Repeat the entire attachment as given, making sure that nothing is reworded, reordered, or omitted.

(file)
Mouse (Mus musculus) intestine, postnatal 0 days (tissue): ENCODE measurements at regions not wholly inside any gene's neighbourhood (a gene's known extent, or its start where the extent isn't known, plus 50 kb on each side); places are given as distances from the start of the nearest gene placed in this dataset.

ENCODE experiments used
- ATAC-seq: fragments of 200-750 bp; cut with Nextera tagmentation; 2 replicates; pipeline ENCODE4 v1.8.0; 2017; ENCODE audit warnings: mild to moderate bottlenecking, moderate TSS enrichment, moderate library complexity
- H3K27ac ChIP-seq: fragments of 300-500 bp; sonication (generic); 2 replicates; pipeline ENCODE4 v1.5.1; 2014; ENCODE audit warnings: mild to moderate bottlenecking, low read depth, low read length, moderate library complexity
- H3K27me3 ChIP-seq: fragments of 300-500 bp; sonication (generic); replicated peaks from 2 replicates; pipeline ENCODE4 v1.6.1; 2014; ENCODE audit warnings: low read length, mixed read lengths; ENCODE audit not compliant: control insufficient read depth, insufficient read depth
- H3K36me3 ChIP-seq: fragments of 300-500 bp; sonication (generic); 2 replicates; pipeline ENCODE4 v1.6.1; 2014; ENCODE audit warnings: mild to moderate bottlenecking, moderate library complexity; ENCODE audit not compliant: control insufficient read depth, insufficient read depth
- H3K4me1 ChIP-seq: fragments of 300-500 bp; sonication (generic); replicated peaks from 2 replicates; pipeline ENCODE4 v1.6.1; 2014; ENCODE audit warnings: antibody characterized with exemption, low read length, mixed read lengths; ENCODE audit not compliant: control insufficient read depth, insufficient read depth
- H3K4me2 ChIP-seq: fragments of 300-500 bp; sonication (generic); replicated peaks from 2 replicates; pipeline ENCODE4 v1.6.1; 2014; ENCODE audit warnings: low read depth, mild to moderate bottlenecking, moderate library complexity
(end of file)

Mouse (Mus musculus) intestine, postnatal 0 days (tissue): ENCODE measurements at regions not wholly inside any gene's neighbourhood (a gene's known extent, or its start where the extent isn't known, plus 50 kb on each side); places are given as distances from the start of the nearest gene placed in this dataset.

ENCODE experiments used
- ATAC-seq: fragments of 200-750 bp; cut with Nextera tagmentation; 2 replicates; pipeline ENCODE4 v1.8.0; 2017; ENCODE audit warnings: mild to moderate bottlenecking, moderate TSS enrichment, moderate library complexity
- H3K27ac ChIP-seq: fragments of 300-500 bp; sonication (generic); 2 replicates; pipeline ENCODE4 v1.5.1; 2014; ENCODE audit warnings: mild to moderate bottlenecking, low read depth, low read length, moderate library complexity
- H3K27me3 ChIP-seq: fragments of 300-500 bp; sonication (generic); replicated peaks from 2 replicates; pipeline ENCODE4 v1.6.1; 2014; ENCODE audit warnings: low read length, mixed read lengths; ENCODE audit not compliant: control insufficient read depth, insufficient read depth
- H3K36me3 ChIP-seq: fragments of 300-500 bp; sonication (generic); 2 replicates; pipeline ENCODE4 v1.6.1; 2014; ENCODE audit warnings: mild to moderate bottlenecking, moderate library complexity; ENCODE audit not compliant: control insufficient read depth, insufficient read depth
- H3K4me1 ChIP-seq: fragments of 300-500 bp; sonication (generic); replicated peaks from 2 replicates; pipeline ENCODE4 v1.6.1; 2014; ENCODE audit warnings: antibody characterized with exemption, low read length, mixed read lengths; ENCODE audit not compliant: control insufficient read depth, insufficient read depth
- H3K4me2 ChIP-seq: fragments of 300-500 bp; sonication (generic); replicated peaks from 2 replicates; pipeline ENCODE4 v1.6.1; 2014; ENCODE audit warnings: low read depth, mild to moderate bottlenecking, moderate library complexity